From feminist pioneers to putting pros, the historic journey of the St. Andrews Ladies Putting Club
Who would you return to sink the putt to save your life? Tiger Woods? Jack Nicklaus? Ben Crenshaw?
There are plenty of debatable options, but it’s unlikely that many will see a group of women in Fife, Scotland, with no professional golfing experience, many of whom are far more mature than the average tour player.
Yet perhaps they should, because anyone who puts their life in the hands of St Andrews Ladies’ Putting Club will be entrusting it to an organization with more than 150 years of minor sports experience.
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Founded in 1867, the group is the world’s oldest ladies golf club, headed by a few dedicated, golf-loving women – and a few disgruntled men.
When the daughters of members of the St Andrews Royal & Ancient (R&A) Club – known as the historic home of the game – decided they wanted to play golf, it wasn’t a traditional activity for women. Among the limited options available, croquet and archery were the traditional options.
When the women landed on the caddies putting course, which was used by someone who carried members’ golf bags between rounds, the caddies wanted them gone almost immediately.
“They didn’t like it at all, and I don’t think the members liked it very much either,” club archivist Eve Soulsby told CNN’s Jazzy Golfer.
But the caddies had a problem: As club employees, they couldn’t complain to members. A compromise quickly emerged – to give the women a piece of land next to the iconic Swilken Bridge that they could use as a nine-hole putting course.
It was a rough area, full of rabbit holes, divots and sand, but it was a start. A month later, 22 women competed in the inaugural tournament at St Andrews Ladies Golf Club.
Word spread quickly. By the late 1880s, membership had grown to 600, including male associate members. Today, the 140-strong membership has an ever-growing waiting list to join, a number kept down to allow tournaments to run smoothly.
Soon after, Old Tom Morris, the course’s resident player, and greenkeeper, often referred to as the “Founding Father of Golf”, decided it would be a good idea for the ladies to visit the nearby Himalayan section of the course. It got its name from its mountainous topography.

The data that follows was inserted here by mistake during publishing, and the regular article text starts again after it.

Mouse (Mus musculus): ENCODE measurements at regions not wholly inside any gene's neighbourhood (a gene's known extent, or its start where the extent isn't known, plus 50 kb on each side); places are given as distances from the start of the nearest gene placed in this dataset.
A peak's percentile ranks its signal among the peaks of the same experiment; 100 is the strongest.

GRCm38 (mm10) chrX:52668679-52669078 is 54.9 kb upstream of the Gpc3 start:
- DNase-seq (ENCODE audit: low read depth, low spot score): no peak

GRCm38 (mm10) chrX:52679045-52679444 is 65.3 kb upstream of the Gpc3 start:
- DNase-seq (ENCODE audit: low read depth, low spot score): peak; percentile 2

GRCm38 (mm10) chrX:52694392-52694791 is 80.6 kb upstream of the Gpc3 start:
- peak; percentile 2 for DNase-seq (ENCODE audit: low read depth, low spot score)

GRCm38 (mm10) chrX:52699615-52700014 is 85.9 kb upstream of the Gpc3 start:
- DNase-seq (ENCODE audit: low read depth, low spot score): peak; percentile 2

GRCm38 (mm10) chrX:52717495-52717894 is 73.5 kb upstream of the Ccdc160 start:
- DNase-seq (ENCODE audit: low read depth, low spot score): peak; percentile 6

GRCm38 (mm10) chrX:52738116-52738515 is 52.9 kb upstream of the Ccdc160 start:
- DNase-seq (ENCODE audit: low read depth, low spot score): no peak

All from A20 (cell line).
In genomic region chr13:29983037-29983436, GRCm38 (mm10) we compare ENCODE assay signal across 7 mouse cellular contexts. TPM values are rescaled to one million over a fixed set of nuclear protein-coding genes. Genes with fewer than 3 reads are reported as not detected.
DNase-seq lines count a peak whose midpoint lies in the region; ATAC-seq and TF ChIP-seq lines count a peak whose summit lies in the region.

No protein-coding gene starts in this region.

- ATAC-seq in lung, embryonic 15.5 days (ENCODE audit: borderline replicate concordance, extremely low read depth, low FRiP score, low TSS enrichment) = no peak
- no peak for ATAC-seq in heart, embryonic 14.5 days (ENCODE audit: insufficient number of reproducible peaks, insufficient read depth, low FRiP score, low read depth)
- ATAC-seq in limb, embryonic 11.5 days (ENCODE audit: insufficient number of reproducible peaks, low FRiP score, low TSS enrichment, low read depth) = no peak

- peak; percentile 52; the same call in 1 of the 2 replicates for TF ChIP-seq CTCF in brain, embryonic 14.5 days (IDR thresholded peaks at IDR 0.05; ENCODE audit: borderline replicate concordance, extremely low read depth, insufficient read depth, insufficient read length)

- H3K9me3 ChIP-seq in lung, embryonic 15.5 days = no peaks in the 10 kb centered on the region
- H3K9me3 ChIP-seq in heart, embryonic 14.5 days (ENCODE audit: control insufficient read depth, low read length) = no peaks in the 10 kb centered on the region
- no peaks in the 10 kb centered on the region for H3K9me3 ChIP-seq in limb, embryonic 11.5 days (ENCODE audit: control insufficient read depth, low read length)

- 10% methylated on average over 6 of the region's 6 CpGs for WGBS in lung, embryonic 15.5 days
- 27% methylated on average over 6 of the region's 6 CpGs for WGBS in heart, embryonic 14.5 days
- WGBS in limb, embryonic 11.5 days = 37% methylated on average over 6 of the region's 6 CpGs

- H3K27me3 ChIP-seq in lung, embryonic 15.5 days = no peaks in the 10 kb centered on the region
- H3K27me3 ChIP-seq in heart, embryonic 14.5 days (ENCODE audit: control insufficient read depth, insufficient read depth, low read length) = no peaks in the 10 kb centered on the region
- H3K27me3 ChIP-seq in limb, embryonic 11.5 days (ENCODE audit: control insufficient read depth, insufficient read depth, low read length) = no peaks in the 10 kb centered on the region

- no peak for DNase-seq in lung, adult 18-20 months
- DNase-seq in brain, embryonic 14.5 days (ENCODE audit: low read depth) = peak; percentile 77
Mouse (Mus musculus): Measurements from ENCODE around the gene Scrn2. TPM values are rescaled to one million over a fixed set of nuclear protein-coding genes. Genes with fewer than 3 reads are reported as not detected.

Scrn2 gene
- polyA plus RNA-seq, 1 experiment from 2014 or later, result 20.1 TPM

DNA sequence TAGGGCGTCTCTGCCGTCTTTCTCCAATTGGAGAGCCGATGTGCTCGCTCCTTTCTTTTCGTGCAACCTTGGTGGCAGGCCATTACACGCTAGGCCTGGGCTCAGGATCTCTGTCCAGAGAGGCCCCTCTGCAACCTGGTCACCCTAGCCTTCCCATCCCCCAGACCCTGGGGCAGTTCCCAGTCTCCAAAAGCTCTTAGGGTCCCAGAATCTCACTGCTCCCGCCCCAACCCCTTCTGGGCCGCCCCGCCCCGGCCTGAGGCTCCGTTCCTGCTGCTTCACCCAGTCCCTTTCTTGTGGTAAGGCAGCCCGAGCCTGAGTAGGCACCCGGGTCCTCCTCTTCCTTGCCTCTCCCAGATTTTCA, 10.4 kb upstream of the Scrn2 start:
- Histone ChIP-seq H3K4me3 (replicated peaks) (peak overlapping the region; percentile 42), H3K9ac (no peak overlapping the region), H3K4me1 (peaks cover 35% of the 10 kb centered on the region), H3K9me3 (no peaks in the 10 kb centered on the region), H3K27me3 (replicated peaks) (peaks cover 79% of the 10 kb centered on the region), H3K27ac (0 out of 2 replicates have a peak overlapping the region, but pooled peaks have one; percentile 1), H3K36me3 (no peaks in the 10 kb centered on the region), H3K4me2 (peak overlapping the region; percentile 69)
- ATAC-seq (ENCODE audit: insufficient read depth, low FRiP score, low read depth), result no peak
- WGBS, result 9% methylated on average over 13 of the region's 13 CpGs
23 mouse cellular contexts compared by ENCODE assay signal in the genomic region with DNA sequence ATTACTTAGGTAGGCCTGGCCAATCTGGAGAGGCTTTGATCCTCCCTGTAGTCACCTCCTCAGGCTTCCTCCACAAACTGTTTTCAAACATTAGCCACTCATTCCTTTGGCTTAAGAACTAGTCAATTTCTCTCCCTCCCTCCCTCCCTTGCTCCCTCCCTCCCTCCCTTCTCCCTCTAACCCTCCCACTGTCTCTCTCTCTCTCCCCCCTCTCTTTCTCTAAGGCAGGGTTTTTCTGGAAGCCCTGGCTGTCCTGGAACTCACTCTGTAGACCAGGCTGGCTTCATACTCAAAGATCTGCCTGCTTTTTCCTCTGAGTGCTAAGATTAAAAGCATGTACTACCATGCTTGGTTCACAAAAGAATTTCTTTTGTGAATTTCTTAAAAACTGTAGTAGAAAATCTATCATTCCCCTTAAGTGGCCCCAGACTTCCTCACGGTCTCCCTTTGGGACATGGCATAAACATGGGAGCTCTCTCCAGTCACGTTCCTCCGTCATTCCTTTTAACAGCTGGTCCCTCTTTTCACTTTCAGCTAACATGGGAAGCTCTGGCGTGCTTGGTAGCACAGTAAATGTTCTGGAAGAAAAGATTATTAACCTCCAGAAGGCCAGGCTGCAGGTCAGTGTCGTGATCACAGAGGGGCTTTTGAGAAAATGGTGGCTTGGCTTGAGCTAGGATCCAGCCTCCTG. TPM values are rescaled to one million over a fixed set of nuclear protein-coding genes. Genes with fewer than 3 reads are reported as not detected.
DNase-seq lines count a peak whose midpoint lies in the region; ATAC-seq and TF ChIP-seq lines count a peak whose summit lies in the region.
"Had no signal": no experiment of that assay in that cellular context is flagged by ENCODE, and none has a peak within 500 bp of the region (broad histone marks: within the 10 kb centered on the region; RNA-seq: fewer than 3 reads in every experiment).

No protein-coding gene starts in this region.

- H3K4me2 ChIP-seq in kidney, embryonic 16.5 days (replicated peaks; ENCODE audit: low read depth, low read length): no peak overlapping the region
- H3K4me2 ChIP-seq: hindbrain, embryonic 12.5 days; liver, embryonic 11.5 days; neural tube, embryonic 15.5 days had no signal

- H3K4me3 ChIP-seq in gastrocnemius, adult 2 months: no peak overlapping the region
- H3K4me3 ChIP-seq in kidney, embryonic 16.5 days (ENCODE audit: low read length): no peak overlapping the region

Morris prepared the field for the club before retiring in 1895, when he was made an honorary member.
Soulsby believes that the club’s early members were instrumental in gaining greater independence for the women of St Andrews at the turn of the century, citing the creation of the Ladies’ Course, which – along with the Himalayan Putting Course – is still played today. is eligible
Revenue collected from visitors to the putting course is donated to local charities, with an exception made last year to fund Ukrainian organizations.
Officially named The Jubilee Course and opened in 1897, the fact that the designated women’s 18 holes were made “The Duffers Course” reflects the attitudes generally held towards women during this period. is “We pretend it didn’t happen,” Soulsby added.
Among those carrying the torch for those early pioneers today is Sylvia Dunne, the club’s current president.
A member since 2011, Dunne helps organize the group’s weekly tournaments; A showpiece two-round event on Wednesday afternoon and a one-round competition on Thursday morning for so-called “seniors” who may struggle to manage multiple rounds.
“It’s also the camaraderie and everything, because if you get older and you can’t play golf, you can be stuck at home doing nothing all day, and it’s really a very social club,” he said. said
“The best part is afterwards because they have coffee and biscuits and a blither.”
Members who won tournaments in the early 20th century may have been lucky enough to take home the royal prize. The first regal donation to the club came from Queen Victoria’s youngest son Prince Leopold, and other trophies were later given by Edward VIII and King George VI.
At one time, the R&A captains also donated trophies, but now they face off against the Ladies Putting Club in the annual 18 vs. 18 putting competition.
Dunne is one of the club’s best putters, winning six trophies in one season during his best year. However, she admits that Hari Puta can be a cruel mistress, even for her.
“One day recently I was very upset,” he said. “We have a prize for the most holes in one at the end of the season – so I suggested, isn’t it about time we had a prize for the closest misses?
“There is a lot of skill involved, but also a lot of luck. Some days the ball rolls for you and other days it won’t fall into the hole.